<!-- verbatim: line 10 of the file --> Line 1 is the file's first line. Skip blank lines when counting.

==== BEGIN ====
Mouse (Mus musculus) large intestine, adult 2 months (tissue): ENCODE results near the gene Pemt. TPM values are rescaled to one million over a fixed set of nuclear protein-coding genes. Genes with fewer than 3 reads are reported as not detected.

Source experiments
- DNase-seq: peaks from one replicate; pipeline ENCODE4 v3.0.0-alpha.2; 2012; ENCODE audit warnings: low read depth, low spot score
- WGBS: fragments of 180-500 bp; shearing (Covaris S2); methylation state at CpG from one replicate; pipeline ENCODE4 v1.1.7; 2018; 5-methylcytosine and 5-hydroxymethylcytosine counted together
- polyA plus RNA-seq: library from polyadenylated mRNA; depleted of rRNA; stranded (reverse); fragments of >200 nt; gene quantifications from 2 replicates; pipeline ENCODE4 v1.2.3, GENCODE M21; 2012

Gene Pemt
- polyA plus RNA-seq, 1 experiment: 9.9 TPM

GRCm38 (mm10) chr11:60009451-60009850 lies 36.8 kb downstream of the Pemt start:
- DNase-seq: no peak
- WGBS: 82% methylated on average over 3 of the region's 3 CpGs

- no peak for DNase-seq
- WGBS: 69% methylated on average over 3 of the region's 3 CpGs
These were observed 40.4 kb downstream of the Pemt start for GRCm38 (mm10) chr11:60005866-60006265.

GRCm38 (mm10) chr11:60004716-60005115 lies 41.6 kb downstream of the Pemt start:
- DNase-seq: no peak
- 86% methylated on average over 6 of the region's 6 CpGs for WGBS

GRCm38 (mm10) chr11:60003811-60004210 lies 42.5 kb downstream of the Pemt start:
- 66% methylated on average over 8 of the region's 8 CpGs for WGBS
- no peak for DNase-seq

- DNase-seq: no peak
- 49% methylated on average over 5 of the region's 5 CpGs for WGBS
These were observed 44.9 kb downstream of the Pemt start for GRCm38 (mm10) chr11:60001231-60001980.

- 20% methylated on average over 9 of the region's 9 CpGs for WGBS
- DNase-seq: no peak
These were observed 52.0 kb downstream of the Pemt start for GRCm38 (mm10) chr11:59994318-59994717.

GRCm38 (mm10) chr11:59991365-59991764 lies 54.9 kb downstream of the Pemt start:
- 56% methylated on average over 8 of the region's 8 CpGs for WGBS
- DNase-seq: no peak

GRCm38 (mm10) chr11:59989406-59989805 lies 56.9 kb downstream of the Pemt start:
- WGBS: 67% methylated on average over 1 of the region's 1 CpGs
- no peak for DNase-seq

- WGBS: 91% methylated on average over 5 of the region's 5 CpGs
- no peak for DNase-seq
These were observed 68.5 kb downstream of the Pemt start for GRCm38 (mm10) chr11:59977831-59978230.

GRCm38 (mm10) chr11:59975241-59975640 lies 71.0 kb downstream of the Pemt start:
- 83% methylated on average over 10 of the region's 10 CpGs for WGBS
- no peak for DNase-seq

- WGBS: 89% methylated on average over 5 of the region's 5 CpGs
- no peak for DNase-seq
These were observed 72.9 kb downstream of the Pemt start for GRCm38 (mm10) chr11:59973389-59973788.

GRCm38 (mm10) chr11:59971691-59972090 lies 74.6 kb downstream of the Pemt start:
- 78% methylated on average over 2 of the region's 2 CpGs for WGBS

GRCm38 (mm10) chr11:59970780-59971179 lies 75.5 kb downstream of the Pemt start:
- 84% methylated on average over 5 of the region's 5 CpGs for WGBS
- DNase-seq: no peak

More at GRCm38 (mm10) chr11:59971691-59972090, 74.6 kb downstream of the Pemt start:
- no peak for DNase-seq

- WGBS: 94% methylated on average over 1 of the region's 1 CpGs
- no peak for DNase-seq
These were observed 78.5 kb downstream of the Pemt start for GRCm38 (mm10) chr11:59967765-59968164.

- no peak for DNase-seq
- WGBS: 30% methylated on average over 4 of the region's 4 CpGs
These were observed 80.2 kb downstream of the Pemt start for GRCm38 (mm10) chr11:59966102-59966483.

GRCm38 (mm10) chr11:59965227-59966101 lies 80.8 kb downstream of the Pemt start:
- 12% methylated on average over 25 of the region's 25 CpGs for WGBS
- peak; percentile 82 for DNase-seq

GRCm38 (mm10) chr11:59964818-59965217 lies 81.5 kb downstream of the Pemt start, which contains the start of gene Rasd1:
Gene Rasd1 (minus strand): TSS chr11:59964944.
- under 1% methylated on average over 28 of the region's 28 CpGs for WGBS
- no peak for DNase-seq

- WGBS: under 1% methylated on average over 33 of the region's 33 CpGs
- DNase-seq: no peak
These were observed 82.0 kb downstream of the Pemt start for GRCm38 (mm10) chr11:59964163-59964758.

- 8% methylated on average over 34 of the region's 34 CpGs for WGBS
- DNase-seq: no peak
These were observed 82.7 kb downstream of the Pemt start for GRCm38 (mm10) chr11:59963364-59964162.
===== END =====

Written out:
- WGBS: 82% methylated on average over 3 of the region's 3 CpGs